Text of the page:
Saturday Gaming Retrospective - Final Fantasy VII
Final Fantasy VII
By Louis Bedigian
Another look at the world’s most beloved and best-selling RPG
It was the RPG that changed everything. The game that made American and European players take a second look at a genre that was once thought to be exclusive to the tastes of Japanese gamers.
Fantasy VII was not only the biggest RPG ever made -- and not just the first RPG
to break the technological barrier and show what could be done with 3D hardware
– it was also the first RPG to grab the average player and make him realize that
these pixelated characters can be more than just a bunch of on-screen avatars.
They, more than we ever knew, could be likable, highly cherished characters that
we would never forget.
When simplicity is better
What were its Cultural Impacts and/or Importance?
Final Fantasy VII was an epic, heart-wrenching masterpiece. Combining the original tale of evil, corporate dominance and the struggle for survival with an impeccable, import-worthy score and a remarkable battle system whose power and origins were rooted in the story, Final Fantasy VII turned everyday gamers into role-playing fanatics. For the more than 10 million players who took a chance on a franchise that was largely ignored by outsiders (those who didn’t play RPGs regularly up until this point), this game proved to be a journey unlike any other.
Now that more than 12 years have passed, and now that more than 100,000 fans have shelled out another $10 to purchase the PSP/PS3 version via PSN, a couple questions must be answered.
What Areas of Gaming did it Advance?
The pre-rendered backgrounds and high-end CG video sequences helped push the boundaries of video-game storytelling while creating a catalyst that Square and Sony (Square developed it before the merger with Enix; Sony acted as the American publisher) could use to attract those who were leery of playing through a 40-hour turn-based adventure. Final Fantasy VII set the new standard for what RPGs should look and sound like for the next four years – a standard that did not change until Final Fantasy X arrived at the tail end of 2001.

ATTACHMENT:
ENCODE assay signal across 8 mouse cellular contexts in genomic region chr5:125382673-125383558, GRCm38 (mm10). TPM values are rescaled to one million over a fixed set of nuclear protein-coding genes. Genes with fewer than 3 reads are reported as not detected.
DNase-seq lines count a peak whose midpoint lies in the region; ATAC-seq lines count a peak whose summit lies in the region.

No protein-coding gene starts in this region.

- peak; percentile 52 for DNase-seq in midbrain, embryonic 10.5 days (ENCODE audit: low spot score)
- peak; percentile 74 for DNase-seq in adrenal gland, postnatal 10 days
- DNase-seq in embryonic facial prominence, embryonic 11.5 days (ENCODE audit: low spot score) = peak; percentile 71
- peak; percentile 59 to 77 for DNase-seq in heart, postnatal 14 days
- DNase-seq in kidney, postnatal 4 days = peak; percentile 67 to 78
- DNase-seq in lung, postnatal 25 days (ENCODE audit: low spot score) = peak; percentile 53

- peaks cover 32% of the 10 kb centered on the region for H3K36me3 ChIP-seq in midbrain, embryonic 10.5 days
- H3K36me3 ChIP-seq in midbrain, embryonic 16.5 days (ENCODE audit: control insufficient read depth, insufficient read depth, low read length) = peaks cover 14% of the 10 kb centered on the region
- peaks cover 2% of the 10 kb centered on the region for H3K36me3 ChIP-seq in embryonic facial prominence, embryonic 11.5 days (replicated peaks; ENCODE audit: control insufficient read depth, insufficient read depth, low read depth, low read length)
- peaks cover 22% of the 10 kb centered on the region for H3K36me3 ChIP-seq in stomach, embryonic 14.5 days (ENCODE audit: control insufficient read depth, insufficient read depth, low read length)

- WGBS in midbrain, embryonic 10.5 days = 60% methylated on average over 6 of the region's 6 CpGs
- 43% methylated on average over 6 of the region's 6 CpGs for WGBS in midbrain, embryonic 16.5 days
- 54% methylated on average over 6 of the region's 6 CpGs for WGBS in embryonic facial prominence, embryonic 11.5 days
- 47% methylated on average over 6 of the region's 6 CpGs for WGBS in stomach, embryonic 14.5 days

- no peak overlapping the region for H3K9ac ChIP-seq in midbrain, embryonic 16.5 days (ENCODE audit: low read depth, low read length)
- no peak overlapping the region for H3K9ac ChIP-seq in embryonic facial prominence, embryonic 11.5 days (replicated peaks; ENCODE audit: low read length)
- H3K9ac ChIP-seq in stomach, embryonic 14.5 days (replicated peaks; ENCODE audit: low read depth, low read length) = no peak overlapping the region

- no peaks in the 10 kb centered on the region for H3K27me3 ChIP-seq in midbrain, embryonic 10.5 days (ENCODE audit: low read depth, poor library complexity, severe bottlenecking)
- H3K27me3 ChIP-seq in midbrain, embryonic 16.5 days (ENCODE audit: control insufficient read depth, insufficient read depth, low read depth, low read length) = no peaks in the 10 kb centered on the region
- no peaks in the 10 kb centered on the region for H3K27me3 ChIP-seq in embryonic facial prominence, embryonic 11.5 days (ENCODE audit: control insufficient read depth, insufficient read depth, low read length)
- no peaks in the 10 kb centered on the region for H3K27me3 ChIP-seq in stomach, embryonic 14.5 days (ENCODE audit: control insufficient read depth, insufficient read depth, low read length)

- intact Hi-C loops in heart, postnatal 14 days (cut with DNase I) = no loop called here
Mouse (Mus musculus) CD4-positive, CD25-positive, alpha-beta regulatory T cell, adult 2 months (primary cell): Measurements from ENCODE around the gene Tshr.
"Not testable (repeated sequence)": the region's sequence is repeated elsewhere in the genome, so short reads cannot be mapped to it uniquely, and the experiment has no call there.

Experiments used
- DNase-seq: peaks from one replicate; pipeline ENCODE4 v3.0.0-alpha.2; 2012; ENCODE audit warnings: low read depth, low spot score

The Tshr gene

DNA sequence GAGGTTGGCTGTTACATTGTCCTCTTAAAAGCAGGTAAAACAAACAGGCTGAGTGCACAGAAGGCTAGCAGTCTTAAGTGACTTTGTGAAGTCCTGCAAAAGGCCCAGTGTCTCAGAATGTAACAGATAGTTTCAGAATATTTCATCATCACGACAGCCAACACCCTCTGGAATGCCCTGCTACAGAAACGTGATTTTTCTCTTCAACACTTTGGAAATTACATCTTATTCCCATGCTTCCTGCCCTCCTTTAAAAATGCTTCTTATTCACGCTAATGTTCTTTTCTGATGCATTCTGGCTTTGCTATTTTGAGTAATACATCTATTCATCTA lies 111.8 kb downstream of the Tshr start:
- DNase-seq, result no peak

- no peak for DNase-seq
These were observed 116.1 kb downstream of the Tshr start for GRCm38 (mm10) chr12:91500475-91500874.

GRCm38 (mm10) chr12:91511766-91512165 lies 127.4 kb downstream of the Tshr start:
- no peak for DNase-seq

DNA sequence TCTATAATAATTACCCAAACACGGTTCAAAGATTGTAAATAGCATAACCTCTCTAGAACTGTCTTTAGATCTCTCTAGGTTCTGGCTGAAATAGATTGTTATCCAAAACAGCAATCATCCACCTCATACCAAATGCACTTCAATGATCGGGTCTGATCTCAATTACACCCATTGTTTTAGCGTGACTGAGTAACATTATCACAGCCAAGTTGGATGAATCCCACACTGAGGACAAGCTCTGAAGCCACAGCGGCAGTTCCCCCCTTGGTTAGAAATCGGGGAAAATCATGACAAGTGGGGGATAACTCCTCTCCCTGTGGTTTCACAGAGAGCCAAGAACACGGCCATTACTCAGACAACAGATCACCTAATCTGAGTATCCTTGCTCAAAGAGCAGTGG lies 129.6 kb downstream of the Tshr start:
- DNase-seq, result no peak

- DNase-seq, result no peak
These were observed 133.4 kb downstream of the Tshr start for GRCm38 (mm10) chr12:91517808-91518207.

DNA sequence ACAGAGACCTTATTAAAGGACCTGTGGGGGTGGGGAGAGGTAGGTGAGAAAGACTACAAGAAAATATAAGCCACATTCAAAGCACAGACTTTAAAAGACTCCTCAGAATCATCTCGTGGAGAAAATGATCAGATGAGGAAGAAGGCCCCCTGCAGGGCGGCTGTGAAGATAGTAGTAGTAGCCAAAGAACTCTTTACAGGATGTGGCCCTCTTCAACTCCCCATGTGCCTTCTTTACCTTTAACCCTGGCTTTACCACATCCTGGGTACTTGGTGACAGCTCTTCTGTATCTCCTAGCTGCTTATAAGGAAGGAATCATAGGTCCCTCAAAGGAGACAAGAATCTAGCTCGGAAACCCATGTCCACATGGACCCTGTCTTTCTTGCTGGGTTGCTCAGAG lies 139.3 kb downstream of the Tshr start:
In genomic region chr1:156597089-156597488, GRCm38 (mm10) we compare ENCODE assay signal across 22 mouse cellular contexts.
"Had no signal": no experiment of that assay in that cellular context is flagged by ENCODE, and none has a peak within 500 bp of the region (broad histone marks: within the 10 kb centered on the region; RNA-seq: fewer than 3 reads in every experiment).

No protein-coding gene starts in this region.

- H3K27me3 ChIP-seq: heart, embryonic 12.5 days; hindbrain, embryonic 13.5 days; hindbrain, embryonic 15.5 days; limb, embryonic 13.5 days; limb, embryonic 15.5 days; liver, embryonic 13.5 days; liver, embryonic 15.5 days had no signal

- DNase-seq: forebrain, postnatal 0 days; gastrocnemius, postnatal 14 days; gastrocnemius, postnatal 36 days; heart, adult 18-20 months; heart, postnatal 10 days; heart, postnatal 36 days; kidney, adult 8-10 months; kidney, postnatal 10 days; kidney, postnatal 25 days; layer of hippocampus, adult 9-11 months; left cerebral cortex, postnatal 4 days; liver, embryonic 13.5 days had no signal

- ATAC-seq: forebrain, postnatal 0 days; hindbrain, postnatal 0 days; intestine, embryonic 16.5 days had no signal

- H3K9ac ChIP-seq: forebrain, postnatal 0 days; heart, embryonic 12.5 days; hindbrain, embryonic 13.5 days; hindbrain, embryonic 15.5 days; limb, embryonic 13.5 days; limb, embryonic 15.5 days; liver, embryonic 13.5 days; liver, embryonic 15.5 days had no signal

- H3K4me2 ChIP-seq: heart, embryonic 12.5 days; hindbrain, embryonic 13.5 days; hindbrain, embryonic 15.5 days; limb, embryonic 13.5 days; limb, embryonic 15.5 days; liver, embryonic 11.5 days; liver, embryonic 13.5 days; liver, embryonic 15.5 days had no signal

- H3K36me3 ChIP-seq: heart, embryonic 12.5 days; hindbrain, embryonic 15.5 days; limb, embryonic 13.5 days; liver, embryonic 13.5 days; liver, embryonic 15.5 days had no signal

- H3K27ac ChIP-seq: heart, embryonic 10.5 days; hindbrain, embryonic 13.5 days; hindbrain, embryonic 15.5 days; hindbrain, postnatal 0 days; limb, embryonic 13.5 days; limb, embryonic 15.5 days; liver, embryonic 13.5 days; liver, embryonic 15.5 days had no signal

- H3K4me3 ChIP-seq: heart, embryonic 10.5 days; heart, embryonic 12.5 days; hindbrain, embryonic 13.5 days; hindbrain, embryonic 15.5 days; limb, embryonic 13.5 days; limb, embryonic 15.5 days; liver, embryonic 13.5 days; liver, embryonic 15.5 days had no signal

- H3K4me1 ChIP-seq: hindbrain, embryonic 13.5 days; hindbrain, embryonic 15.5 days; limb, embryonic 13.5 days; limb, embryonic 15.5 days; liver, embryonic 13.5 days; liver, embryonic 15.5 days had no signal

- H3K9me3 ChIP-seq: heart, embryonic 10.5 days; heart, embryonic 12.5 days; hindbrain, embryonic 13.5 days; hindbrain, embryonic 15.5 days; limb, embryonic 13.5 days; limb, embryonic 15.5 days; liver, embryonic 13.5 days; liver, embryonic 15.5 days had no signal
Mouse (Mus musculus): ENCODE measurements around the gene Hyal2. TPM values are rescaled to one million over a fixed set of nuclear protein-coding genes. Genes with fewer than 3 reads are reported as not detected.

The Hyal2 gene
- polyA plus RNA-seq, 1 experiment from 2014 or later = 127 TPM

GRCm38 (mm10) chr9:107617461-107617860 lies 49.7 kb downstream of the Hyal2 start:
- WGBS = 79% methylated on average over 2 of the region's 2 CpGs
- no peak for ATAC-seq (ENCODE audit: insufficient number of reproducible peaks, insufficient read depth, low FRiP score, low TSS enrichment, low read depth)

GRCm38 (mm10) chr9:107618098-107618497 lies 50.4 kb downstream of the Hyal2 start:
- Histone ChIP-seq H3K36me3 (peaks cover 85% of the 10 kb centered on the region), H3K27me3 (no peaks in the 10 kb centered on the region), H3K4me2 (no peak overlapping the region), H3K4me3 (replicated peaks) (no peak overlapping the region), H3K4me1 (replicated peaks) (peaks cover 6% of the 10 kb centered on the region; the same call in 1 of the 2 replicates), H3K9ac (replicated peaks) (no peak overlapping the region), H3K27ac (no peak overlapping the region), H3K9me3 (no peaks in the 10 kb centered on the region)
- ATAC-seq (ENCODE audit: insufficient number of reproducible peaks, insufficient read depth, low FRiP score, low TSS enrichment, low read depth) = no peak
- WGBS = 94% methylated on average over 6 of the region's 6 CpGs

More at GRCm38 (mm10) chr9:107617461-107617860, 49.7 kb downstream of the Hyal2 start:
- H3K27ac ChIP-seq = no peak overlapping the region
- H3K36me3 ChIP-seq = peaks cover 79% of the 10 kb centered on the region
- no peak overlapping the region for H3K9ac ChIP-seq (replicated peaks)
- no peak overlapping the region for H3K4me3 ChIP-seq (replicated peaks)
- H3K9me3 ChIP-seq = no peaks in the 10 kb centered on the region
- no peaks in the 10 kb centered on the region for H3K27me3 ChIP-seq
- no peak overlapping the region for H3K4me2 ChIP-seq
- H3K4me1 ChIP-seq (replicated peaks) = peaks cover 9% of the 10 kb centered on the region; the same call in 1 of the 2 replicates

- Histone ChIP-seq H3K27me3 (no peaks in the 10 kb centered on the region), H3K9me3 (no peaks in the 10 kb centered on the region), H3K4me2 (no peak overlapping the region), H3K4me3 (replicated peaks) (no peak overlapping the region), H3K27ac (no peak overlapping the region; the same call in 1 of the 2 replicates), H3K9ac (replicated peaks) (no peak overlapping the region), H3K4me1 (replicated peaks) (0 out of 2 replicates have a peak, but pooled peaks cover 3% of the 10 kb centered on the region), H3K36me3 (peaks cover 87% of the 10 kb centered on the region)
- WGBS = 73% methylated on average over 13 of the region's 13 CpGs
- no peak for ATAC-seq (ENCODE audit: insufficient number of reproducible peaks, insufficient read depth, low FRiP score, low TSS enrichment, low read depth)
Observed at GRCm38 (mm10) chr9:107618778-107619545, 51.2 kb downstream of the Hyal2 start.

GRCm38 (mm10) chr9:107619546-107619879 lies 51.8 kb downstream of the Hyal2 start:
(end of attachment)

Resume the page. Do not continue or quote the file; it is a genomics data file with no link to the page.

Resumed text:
Since that time, almost every RPG released has switched over to real-time backgrounds and (when possible) real-time movie sequences. But that’s only because the current game consoles allow developers to do what they wanted to do all along: create the most breathtaking worlds, produce the most beautiful characters, and design the most spectacular battles possible. Final Fantasy VII wasn’t designed to defy those dreams – it used pre-rendered elements to brilliantly circumvent the limitations of the existing technology. At the same time, it inspired developers to get to the point where they are today.
Does it Stand the Test of Time?
Without a doubt, the story, music, characters and gameplay of Final Fantasy VII stand the test of time. To this day, I am amazed at the depth of the characters, the intricacies of Shinra, the complexities of Sephiroth and Hojo, and the powerful emotion that exists within the main cast.
It didn’t take long for the dialogue to age; while some of it is very good, there are plenty of moments that, in the event of a remake, could use a serious touch-up. But it’s not how the characters speak (sometimes with very poor English) that counted with gamers, in 1997 or in 2010; what mattered most was what the characters were saying, and how those words impacted their lives. This wasn’t a happy, mega-joyous story with a perfectly positive outcome. Final Fantasy VII’s story was dark, deep, and filled with characters who were truly miserable. It was through that misery – and all triumphs the player goes through with them – that made us connect so deeply with this polygonal cast.
When it finally ended, when the journey came to a close, most of us were as amazed as we were devastated. Games like this don’t come along every day, or even every decade. I’ll never forget my first time beating it, particularly because I had to play through it twice to see it end. Foolishly, I thought it’d be safe using just one save file. Consequently, I cornered myself into the final level with characters that were too weak to survive.
After dying numerous times, I made up my mind: I would start from the beginning and play through it as quickly as possible, all the while creating a party of six characters who were unstoppable.
A Blessing in Disguise
In a way, my mistake was a blessing; when a great TV series is coming to a close, I like to re-watch all the episodes before the finale airs. That’s kind of what happened here – it was a second chance to experience the game, almost fresh again, before seeing how it all turned out.
The fact that I still remember not only the game but my experiences with it is a testament to the RPG Square created. In playing through it again on PSP, I have started to think about the playing through other Final Fantasy games again – something I hadn’t thought about in years. But that’s only because Final Fantasy VII does what any great novel, movie or TV series has done: it makes you want more.